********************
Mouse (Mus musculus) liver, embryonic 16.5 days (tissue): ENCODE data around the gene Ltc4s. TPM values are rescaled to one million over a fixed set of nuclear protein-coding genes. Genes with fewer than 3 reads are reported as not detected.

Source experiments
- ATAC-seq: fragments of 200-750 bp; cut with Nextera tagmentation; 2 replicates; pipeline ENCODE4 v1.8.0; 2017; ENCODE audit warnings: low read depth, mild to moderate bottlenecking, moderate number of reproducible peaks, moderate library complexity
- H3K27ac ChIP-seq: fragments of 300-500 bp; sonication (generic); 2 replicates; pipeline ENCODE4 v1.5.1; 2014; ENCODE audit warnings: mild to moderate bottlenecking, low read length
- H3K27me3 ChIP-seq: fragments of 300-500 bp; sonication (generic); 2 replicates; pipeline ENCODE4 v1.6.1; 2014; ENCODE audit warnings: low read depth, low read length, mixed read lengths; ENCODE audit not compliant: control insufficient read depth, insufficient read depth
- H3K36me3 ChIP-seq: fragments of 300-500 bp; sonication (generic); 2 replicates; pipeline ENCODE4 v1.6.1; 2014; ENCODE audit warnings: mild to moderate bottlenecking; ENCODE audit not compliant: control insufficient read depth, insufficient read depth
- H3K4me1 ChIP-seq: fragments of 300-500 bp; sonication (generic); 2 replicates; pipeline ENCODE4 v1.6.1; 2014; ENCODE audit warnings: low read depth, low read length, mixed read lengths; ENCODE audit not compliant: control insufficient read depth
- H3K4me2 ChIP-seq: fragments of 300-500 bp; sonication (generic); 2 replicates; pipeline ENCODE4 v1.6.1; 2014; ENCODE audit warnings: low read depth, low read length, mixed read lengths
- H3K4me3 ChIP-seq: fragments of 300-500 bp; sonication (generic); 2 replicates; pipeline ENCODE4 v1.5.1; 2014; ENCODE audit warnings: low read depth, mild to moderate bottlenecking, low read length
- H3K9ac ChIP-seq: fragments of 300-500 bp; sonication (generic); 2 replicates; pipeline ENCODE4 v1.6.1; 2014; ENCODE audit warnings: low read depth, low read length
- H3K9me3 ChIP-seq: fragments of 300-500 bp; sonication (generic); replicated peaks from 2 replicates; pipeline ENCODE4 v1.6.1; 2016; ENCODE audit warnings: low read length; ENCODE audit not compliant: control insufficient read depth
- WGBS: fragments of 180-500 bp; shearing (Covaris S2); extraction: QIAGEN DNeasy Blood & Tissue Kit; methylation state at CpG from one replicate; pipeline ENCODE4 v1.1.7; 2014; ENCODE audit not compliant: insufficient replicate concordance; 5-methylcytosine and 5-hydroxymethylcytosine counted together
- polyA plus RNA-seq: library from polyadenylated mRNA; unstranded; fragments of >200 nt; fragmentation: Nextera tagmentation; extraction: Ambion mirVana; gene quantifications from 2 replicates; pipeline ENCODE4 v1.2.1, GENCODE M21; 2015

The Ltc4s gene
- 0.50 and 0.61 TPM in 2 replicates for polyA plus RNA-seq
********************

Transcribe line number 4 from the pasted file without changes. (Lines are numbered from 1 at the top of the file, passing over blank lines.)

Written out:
- H3K27ac ChIP-seq: fragments of 300-500 bp; sonication (generic); 2 replicates; pipeline ENCODE4 v1.5.1; 2014; ENCODE audit warnings: mild to moderate bottlenecking, low read length